Skagit County, located in Northwest Washington and home to approximately 118,000 residents, has agreed to pay a $215,000 settlement and to work closely with the HHS Office for Civil Rights to correct deficiencies in its HIPAA compliance program, which were discovered during an OCR investigation into a December 2011 breach.

The Skagit County Public Health Department provides services to many individuals who would otherwise not be able to afford healthcare, according to an HHS statement about the settlement.

OCR says it opened its investigation upon receiving a breach report from Skagit County in December 2011 that noted money receipts with electronic protected health information of seven individuals were accessed by unknown parties after the information had been inadvertently moved to a publicly accessible server maintained by the county.

However, OCR's investigation into the matter revealed a broader exposure of data. The breach actually involved the ePHI of 1,581 individuals, not seven. "Many of the accessible files involved sensitive information, including protected health information concerning the testing and treatment of infectious diseases," HHS says.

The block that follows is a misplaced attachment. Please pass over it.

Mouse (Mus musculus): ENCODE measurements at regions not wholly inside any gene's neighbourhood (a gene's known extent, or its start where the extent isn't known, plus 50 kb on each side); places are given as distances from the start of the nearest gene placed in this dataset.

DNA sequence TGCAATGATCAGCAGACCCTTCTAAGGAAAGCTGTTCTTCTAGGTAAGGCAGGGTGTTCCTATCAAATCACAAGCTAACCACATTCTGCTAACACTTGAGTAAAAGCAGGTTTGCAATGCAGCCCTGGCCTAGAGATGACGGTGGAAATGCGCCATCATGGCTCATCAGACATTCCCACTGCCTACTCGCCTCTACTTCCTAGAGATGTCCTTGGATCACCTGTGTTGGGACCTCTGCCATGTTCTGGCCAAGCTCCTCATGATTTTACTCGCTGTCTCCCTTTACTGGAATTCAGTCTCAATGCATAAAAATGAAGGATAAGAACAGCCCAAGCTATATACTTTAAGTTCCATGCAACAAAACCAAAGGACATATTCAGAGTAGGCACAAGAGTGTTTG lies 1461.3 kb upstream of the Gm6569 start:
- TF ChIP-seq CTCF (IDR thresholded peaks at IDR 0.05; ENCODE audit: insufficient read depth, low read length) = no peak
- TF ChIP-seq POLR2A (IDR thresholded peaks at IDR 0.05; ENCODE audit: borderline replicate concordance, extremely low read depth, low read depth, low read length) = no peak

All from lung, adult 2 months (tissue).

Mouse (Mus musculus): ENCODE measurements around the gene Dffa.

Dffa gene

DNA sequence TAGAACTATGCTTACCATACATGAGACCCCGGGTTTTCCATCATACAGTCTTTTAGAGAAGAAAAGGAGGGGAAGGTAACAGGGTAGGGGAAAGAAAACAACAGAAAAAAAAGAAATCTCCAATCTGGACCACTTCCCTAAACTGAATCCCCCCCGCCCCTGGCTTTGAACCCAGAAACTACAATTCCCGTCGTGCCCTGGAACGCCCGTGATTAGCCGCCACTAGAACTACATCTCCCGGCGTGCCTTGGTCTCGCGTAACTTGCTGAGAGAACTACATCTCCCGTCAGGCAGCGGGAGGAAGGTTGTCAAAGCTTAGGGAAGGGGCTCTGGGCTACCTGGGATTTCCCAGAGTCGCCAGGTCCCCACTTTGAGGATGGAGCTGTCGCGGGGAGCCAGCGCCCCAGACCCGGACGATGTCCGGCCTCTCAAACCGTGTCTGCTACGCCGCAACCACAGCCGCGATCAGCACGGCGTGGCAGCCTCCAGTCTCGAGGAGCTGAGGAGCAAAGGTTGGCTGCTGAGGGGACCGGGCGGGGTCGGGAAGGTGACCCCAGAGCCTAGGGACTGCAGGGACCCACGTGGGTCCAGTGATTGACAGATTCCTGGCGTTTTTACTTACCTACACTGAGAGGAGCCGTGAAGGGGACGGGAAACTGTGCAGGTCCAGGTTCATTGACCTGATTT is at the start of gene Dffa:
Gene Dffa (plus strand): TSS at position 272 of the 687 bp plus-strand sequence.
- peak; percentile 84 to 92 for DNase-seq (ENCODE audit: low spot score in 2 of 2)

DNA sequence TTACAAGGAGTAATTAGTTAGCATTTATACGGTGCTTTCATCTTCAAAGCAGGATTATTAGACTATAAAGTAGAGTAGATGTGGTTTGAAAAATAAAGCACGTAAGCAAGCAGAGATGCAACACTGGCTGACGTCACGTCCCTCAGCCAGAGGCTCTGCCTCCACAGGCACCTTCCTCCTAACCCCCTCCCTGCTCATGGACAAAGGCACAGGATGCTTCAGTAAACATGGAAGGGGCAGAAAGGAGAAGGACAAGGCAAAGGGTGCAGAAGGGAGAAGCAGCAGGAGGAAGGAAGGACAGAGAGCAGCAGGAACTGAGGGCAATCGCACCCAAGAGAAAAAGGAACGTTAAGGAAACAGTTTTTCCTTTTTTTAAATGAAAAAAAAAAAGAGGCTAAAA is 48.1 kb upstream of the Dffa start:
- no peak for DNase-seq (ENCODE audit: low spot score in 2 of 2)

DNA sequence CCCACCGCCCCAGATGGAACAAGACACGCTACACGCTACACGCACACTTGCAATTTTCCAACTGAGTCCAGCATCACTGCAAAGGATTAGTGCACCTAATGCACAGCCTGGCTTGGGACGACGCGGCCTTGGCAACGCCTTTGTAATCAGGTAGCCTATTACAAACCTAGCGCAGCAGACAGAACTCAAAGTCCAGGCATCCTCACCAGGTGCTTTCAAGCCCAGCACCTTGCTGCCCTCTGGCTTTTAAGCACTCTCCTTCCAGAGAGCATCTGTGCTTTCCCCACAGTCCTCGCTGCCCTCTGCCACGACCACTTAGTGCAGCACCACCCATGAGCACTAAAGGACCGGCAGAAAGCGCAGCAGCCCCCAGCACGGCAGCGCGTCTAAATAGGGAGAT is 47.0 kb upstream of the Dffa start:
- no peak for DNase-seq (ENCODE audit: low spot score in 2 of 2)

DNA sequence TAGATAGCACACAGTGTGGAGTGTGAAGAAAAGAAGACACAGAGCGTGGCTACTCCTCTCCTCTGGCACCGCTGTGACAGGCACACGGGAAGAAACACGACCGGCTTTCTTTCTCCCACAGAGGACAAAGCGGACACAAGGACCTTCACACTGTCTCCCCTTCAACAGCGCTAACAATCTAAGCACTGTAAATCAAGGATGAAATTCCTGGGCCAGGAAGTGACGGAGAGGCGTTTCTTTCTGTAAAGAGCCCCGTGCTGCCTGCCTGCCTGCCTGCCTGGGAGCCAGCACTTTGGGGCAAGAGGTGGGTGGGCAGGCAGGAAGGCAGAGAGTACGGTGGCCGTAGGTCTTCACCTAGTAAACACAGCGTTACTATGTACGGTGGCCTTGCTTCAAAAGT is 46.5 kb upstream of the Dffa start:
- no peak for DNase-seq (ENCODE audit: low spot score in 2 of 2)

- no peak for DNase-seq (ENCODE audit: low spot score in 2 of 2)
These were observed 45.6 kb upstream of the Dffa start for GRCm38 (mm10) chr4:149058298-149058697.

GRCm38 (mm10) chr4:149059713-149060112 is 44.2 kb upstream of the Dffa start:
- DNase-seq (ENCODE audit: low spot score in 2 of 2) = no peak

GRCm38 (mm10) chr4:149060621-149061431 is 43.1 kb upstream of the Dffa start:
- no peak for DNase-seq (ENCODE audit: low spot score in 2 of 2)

OCR's investigation uncovered widespread non-compliance with the HIPAA privacy, security and breach notification rules, federal officials say.

"This case marks the first settlement with a county government and sends a strong message about the importance of HIPAA compliance to local and county governments, regardless of size," says Susan McAndrew, OCR deputy director of health information privacy. "These agencies need to adopt a meaningful compliance program to ensure the privacy and security of patients' information."

In the wake of the breach, an area of focus for the county is training department of health workers to use only the minimum necessary personal information of patients, Ron Wesen, county board of commissioners chair, tells Information Security Media Group. He explains that the county's breach investigation determined that department workers had been mistakenly posting onto a public website patient receipts containing personal information.

Government Breaches

While the settlement is the first with a county government, one of the largest OCR HIPAA settlements to date was in June 2012 with a unit of state government, the Alaska Department of Health and Social Services. That $1.7 million settlement was the result of an OCR investigation triggered by a stolen unencrypted USB storage drive potentially containing data about 500 Medicaid beneficiaries.

"This latest settlement indicates to me that OCR is investigating cases large and small, which is exactly what the industry needs to take HIPAA security compliance more seriously," says security expert Brian Evans, a principal at Tom Walsh Consulting.

Organizations need to take steps to ensure they don't underestimate the size of a breach, Evans stresses. "Nobody wants or expects OCR to show up and do a better job than you in investigating your organization's breach," he says.